December 20, 2011
A Skate Sesh with Mike Vallely
“Want to go on a skate mission after the rain clears?” the email from Mike Vallely read. I checked it twice.
Stumbling to respond, I tapped “Absolutely. When and where?” on the screen of my broken iPhone and pushed send.
I met Mike V. at the Goruck Ascent in early September after growing up watching videos of him skate places like the Brooklyn Banks and his parts in the various iconic skate videos like, In Search of the Animal Chin. For those unfamiliar with Mike’s body of work, he’s been a pro skateboarder for 25 years and has worked on a handful of other projects ranging from a cameo in The Hangover to a career as a semi pro hockey player. Few are cut from his cloth. On the Ascent, we chatted for a few hours while hiking on an especially grueling two day summit. Back at base camp, we exchanged contact info and then went our separate ways.
Last week, I made my way back to LA and looked Mike up. We exchanged a few emails and settled on skate mission in his hometown of Long Beach. Meeting at Mike’s house, we hopped into the Syncro with veteran filmer Mark Nisbet and set out to one of Mike’s favorite spots, a bank on the LA River.
Parking the van a few blocks away, we locked up and headed towards the spot, crossing a bridge before dropping down past a corrall of horses. After a few pushes, it was evident why Mike was still skating after 25 years of trials and tribulations in a sport notorious for burning people out. He has the energy of a teenager, easily ollieing over a curb with three boards in his hands and a backpack on. I caught my back truck. Every block or so, he looked back with a genuine smile, making sure I hadn’t been jacked by a vato or- more likely- caught my front wheels in a gap in the pavement. It didn’t look like a job.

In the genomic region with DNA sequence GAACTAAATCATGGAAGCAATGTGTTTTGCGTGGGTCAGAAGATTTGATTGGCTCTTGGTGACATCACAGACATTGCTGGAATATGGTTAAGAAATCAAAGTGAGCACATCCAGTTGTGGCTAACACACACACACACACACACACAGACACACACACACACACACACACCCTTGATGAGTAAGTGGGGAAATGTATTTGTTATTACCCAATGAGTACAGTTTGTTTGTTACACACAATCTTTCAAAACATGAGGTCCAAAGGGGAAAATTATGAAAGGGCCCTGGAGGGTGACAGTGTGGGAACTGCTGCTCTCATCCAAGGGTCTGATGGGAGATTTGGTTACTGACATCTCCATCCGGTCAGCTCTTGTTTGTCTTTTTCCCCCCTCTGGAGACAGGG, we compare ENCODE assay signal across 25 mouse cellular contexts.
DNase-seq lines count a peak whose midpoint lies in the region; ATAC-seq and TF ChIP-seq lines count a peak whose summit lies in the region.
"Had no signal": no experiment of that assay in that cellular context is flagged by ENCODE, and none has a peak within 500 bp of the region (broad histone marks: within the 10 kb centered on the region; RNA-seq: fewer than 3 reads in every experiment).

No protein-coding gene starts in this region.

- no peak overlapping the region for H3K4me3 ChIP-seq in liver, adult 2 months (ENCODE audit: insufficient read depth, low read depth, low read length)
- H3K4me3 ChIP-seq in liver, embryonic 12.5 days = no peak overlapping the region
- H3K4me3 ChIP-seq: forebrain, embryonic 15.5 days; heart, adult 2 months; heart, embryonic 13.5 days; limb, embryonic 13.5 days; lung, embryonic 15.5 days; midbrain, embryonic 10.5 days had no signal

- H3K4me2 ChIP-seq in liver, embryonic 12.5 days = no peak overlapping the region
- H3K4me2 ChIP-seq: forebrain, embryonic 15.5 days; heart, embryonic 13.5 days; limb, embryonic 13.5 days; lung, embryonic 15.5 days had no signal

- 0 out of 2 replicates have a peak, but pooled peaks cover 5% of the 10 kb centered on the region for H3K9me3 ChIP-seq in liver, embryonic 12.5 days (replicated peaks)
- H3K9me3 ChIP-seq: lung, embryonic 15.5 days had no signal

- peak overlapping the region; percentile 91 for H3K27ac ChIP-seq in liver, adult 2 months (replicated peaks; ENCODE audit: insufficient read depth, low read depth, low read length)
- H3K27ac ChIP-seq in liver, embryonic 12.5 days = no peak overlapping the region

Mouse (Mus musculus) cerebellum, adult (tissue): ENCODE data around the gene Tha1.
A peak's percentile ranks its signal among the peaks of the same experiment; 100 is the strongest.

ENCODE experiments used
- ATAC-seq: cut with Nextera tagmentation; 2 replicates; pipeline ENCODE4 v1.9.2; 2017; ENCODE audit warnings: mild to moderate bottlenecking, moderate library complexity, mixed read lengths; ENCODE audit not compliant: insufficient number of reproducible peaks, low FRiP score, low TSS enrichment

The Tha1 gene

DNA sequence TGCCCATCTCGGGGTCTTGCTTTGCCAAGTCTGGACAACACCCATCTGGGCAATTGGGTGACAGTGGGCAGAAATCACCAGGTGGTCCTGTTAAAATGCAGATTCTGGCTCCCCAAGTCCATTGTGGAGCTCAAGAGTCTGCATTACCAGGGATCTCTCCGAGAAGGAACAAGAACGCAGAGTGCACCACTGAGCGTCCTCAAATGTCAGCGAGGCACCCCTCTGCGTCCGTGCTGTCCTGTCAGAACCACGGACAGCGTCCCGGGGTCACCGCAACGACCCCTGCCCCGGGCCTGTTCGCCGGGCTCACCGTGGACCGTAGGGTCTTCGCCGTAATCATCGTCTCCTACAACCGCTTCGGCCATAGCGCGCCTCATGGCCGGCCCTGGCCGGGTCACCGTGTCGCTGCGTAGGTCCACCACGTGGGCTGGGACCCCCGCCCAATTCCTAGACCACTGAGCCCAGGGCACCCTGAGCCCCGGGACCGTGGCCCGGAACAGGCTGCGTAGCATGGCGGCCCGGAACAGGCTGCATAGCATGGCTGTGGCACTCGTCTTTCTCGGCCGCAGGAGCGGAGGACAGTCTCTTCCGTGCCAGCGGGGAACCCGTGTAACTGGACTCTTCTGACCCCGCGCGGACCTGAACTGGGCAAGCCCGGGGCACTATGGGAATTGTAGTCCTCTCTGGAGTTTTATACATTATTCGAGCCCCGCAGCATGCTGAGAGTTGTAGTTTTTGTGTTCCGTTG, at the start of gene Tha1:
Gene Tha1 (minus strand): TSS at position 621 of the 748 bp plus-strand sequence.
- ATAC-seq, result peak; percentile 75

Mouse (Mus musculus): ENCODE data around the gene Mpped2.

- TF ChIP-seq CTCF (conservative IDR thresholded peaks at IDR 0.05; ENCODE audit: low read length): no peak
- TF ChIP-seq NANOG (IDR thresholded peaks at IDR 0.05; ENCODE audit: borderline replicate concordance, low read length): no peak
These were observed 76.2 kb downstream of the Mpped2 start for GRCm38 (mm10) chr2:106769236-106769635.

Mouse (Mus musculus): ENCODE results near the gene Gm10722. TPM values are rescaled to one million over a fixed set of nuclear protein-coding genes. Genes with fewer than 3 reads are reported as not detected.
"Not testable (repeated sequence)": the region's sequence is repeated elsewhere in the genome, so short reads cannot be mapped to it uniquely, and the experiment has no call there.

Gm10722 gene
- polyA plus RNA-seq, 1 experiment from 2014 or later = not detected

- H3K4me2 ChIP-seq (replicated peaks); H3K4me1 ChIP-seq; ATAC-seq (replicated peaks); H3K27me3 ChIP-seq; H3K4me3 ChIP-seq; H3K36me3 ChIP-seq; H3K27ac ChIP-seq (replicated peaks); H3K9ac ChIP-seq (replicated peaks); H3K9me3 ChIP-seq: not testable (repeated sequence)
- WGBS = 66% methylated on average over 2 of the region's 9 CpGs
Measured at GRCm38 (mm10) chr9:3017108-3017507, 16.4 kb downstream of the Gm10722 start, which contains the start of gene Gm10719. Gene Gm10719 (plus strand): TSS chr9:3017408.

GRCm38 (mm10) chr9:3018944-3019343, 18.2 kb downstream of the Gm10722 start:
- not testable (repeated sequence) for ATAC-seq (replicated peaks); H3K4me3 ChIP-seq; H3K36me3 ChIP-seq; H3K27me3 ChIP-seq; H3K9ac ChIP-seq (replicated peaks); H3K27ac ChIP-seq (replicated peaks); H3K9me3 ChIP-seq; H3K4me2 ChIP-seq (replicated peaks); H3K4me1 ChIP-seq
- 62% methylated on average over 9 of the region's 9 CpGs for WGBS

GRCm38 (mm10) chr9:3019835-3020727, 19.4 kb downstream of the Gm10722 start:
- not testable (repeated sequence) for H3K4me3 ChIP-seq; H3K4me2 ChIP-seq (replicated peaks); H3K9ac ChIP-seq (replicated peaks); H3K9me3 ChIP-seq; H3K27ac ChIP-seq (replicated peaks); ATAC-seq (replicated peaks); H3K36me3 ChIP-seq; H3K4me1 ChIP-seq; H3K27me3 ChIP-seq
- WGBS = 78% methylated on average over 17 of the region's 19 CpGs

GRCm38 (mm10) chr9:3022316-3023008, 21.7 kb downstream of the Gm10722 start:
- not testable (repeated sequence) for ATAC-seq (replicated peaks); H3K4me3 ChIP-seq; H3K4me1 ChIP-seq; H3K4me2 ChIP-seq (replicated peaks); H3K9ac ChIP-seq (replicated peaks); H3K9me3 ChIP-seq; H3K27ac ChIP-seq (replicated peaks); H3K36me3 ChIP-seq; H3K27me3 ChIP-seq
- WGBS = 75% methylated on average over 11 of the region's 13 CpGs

Regardless of the vocation, it’s inspiring to see someone doing the thing they love and making it work. Mike is certainly is.
Mike was kick flipping this thing. No problem. It’s as wide as my surfboard.
This river, if you could call it that, eats skateboards and smells like a dirty hot dub. It almost got mine.
Mike is working on a new board project. He showed me some of his shapes. They looked great and I can’t wait to shred one of them, albeit in no manner resembling Mike.
Kicking and pushing, doing my best to catch up.
After stomping a head high wall ride off the quarter pipe onto the bank, Mike skated over to his pack and checked his phone. Seeing my window, I took a few pushes and pumped up the bank backside, some five feet bellow Mike’s wheel marks.
“Hungry,” he asked looking up.
“Lets roll, it’s always good to leave this place with dry boards.”
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